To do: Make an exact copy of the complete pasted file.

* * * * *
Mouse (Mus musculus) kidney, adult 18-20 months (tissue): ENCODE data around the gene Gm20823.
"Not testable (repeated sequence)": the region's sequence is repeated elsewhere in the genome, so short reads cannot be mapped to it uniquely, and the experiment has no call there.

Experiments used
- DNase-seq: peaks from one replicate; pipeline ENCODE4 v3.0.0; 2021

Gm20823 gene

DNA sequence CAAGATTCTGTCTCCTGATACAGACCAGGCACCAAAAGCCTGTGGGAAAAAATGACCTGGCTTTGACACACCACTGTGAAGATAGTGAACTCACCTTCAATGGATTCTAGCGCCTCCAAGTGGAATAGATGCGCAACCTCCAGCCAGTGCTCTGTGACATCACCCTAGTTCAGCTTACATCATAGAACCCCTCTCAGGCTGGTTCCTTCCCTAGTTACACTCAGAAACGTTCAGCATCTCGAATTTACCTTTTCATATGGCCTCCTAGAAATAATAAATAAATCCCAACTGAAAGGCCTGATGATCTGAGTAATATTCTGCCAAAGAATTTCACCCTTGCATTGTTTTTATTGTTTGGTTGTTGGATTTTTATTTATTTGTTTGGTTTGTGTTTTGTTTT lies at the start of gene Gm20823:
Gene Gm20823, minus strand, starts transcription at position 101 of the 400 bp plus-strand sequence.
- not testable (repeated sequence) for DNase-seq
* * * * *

Mouse (Mus musculus) kidney, adult 18-20 months (tissue): ENCODE data around the gene Gm20823.
"Not testable (repeated sequence)": the region's sequence is repeated elsewhere in the genome, so short reads cannot be mapped to it uniquely, and the experiment has no call there.

Experiments used
- DNase-seq: peaks from one replicate; pipeline ENCODE4 v3.0.0; 2021

Gm20823 gene

DNA sequence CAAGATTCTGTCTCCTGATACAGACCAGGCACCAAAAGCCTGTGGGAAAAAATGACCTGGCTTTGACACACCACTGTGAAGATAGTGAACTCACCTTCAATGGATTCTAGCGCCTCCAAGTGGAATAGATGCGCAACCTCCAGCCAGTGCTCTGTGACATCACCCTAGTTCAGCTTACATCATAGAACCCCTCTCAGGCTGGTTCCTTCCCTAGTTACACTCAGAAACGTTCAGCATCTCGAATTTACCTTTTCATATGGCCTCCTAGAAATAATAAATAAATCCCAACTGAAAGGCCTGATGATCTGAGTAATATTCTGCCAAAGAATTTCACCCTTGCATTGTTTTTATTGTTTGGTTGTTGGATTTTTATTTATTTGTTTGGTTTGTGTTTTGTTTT lies at the start of gene Gm20823:
Gene Gm20823, minus strand, starts transcription at position 101 of the 400 bp plus-strand sequence.
- not testable (repeated sequence) for DNase-seq